When you need all the solar power you can get, the Lycan 5000 Power Box delivers. But can it meet the expectations of an average user?
Meet the Renogy Lycan 5000 Power Box.
Lycos means wolf in Greek. And in this case, the name is destiny.
Just as lone wolves can thrive in the wilderness, the Lycan 5000 allows you to become a lone solar wolf — fully independent of the grid.
It doesn’t matter if you’re in an outdoor cabin or a San Jose suburb.
When the power goes out, the Lycan 5000 kicks in.
With 3,500 watts of power and a 4,800 watt-hours battery which is expandable to 19.2 kilo-watt-hours, the Lycan 5000 will power pretty much anything you have.
Things I Loved
Things I DIDN'T Like
The Best Lycan 5000 Power Box Deals
With blistering temperatures pushing demand, the electricity use in California has reached 52 gigawatts on August 30, easily breaking the 2006 record.
In 2019 the city of Los Angeles suffered 5,787 blackouts, with October being the historically most blackout-prone month.
Experts agree that these blackouts occur as a mix of extreme weather and transition from fossil fuels to renewable energy.
So until statewide solar farms catch up, what can we do?
We can take care of our homes and become independent from the grid.
That was the very idea I had when I purchased this monster of a solar generator or in this case, a Power Box — To be able to see through any blackout no matter how long it lasts.
After using the Renogy Lycan 5000 Power Box for the whole summer, I can only say — this dog will hunt!
But is it the best choice for you? Here’s my Renogy Lycan 5000 Power Box review.
The batteries are rated for 4,500 discharge cycles at room temperature, after which the capacity drops to 80%. However, you can still use the Power Box long after that.
But listen to this — the Lycan 5000 uses heated batteries so you can charge it down to temperatures of 14°F (-10°C). On top of it, it has active cooling which allows me to use it up to 122°F (50°C).
This is great news for those of us living in the Southwest, but I can share another story, too.
Whoever has an RV knows how hot it can get inside if you park it in the sun, until the AC powers up. But for the AC to power up, you need power, right?
I used my Lycan 5000 throughout the summer on multiple RV trips, and never a single misfire. Whenever I needed AC power, the generator stood up to the task.
So if you’re still complaining that lithium batteries don’t work in freezing or super hot conditions, your wish has come true.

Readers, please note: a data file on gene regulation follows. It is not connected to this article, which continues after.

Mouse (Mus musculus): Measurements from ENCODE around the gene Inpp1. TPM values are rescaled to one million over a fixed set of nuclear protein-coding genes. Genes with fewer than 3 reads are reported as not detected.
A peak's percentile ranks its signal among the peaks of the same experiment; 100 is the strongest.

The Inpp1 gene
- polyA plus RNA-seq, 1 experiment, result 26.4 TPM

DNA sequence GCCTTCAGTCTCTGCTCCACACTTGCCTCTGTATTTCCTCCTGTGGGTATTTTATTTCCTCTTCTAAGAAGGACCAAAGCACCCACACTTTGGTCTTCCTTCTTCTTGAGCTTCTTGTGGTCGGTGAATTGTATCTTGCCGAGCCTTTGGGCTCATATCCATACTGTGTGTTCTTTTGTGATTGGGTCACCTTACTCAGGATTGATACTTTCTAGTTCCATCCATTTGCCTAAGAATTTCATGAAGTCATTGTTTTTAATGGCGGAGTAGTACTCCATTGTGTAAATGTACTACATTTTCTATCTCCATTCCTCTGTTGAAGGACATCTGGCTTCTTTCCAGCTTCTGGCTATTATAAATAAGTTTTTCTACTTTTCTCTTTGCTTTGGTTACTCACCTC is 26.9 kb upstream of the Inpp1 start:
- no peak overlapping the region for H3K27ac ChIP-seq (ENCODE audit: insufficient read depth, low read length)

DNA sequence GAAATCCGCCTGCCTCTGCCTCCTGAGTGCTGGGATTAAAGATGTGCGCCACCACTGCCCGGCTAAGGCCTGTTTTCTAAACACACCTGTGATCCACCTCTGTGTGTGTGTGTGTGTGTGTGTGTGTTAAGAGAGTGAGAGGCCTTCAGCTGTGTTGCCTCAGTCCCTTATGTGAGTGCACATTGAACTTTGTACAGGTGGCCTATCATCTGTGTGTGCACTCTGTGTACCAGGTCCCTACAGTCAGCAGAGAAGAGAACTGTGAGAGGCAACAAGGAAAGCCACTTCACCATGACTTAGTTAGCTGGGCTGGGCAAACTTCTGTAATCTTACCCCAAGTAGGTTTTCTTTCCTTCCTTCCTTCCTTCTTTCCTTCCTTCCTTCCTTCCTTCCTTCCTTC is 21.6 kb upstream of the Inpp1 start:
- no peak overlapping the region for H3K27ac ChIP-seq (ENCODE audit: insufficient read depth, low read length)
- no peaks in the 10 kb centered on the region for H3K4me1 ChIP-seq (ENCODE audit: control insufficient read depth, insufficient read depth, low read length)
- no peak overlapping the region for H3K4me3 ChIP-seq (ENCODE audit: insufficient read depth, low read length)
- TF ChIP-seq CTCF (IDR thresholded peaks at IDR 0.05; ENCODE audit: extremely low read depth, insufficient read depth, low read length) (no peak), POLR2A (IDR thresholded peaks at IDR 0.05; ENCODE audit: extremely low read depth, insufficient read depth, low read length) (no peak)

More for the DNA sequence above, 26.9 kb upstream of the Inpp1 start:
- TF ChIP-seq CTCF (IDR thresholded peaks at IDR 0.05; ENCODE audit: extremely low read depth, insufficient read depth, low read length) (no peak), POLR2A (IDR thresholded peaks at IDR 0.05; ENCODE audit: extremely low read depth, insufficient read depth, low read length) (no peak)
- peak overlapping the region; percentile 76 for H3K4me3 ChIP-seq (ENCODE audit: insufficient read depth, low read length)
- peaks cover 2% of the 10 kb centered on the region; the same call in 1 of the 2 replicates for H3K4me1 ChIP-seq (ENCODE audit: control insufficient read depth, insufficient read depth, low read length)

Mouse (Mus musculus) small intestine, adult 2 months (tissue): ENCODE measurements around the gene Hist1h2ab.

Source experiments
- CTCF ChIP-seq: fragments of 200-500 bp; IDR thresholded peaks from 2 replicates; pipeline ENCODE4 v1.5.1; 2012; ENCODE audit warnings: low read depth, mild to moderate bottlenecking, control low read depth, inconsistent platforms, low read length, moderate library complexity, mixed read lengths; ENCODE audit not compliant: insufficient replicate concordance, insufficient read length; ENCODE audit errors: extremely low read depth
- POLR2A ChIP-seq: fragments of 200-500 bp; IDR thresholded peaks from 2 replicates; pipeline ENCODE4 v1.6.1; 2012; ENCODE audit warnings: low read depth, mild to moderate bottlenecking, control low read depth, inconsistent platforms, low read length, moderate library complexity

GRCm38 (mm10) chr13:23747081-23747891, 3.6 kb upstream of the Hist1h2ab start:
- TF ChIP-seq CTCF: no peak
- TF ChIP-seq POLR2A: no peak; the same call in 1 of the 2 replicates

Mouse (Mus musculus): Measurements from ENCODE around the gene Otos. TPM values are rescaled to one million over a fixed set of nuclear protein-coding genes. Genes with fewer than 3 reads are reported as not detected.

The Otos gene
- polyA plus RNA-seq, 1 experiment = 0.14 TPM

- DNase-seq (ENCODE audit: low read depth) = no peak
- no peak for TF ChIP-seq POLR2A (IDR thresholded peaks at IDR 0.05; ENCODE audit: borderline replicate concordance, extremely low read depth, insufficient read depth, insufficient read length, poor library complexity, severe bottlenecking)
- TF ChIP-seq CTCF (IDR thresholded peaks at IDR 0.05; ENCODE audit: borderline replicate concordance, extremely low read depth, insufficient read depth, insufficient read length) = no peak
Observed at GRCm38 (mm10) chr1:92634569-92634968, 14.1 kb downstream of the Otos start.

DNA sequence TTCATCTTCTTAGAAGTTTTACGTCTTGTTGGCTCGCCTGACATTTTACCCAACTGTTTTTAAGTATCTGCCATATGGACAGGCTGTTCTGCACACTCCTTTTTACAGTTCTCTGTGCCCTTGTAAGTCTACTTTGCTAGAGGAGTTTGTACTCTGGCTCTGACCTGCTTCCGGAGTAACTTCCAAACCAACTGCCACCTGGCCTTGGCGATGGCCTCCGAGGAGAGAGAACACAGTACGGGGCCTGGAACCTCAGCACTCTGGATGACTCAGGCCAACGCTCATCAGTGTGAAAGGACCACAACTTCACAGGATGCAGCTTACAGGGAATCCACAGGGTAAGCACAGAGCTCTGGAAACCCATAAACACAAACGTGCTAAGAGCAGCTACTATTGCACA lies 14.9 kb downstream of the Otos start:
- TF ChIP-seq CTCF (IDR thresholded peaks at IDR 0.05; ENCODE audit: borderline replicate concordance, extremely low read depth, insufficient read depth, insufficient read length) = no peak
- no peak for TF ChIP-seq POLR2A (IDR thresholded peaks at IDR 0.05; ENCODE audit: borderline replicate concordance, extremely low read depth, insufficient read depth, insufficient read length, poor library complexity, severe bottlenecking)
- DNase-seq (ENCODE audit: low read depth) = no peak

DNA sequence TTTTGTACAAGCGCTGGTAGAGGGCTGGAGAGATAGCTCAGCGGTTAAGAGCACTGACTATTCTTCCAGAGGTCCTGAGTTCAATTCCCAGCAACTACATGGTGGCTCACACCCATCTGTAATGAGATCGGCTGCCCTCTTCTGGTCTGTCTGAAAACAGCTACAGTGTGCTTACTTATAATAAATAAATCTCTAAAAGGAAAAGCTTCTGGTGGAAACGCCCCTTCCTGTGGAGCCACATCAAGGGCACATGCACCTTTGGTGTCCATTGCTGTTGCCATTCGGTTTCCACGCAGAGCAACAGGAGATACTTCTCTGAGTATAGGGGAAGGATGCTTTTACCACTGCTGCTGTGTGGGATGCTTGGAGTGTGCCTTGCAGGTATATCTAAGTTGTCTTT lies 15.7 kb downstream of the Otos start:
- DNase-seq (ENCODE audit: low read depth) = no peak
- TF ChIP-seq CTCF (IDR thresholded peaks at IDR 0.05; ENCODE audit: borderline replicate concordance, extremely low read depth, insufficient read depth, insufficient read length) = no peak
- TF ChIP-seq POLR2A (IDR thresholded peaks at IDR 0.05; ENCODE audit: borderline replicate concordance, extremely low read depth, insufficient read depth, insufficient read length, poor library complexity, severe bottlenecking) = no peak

The built-in 4,800 watt-hours is a force to be reckoned with, but here’s the deal:
The Lycan 5000 can be expanded up to 19.2kWh by adding additional external Renogy Smart Batteries.
In this category, this Lycan eats the competition for breakfast.
Now let’s talk about the 265 lbs elephant in the room. So if you’re faint of heart or back, think twice before ordering. The size is royal as well — The whole box measures 33 x 20 x 29 inches.
Wherever you decide to put this big boy, make sure you have plenty of space.
In the looks department, the Lycan 5000 resembles a cast-iron wood stove. It’s dark gray and even has a glass door that swings open. Except that this power station is made of what appears to be coated galvanized steel. The glass door protects all the switches and breakers from water, dust, and weather in general.
Since the top is flat and made of steel, it makes for a great table. I can even sit on it with no problems.
The unit comes with four caster wheels, so you can move it around hard surfaces such as hardwood floors or concrete.
But if you try to roll in on soft dirt, this thing will sink in faster than an X-wing starfighter in a swamp on Dagobah — guilty of being a Star Wars fanboy!
If you walk around the Lycan 5000, you’ll notice that all the outlets are in sealed outdoor rated boxes, and the glass door has a rubber seal around it.
Interestingly, the fan vents are on the bottom of the unit and the solar inputs are water resistant.
Looks like the guys at Renogy have taken this seriously because the Lycan 5000 has the water and dust rating of IP55. I use it outdoors without any problems.
Just make sure you don’t flood it and your Power Box will be OK whatever nature’s wrath throws at it.
Now listen to this:
This solar generator comes with its own set of keys which allow me to lock the front and rear panels. You can safely leave it running with kids around.
Now, here’s the deal. I reviewed the awesome Bluetti AC200P and its big brother the EP500 — offered for comparison in the table below. Both of those solar generators came with great touch screens with tons of options.
Where am I going with this?
I just want to say that the Renogy Lycan 5000 is nothing like those all-in-one units.
It’s more like a large steel box full of off-the-shelf components from Renogy. Like a solar generator that someone would DIY in a garage.
That considering, the Lycan 5000 comes with a tiny screen with 4 buttons that allow me to scroll through different inverter settings.
Sadly, it doesn't display a state of charge or time to charge/discharge. It shows things like watts and amps coming in and out, but it’s not the most user-friendly interface, to be honest.
This is where the Renogy DC Home App comes in — and disappoints as well.
Once you sync the Lycan and have your Bluetooth turned on, you get the app’s main screen. There’s very little happening here.
You get a small bar at the top that graphically shows you how much battery you have. On the right side, it says how long you can use it. Unfortunately, it comes up only if the inverter is running.
When the charge is detected, it tells you how long it’s going to take until full. In the left bottom part, it shows both batteries paired with the Lycan and their current charge in percent.
The lighting bolt symbol after the percentage indicates that it’s charging and at what amperage.
That isn’t helping at all, as I’d rather see watts there. It’s just that I have to multiply that with 48 volts every time to get how many watts that is.
When you click on the battery symbol, you get the battery tab with a big gauge that tells you how much battery you have and the maximum capacity — again in amp-hours, not watt-hours, which is annoying.
Actually, there’s no single wattage info in the app.
You can swipe left and right to switch between the stats for battery 1 or battery 2.
That’s pretty much where the useful stuff ends.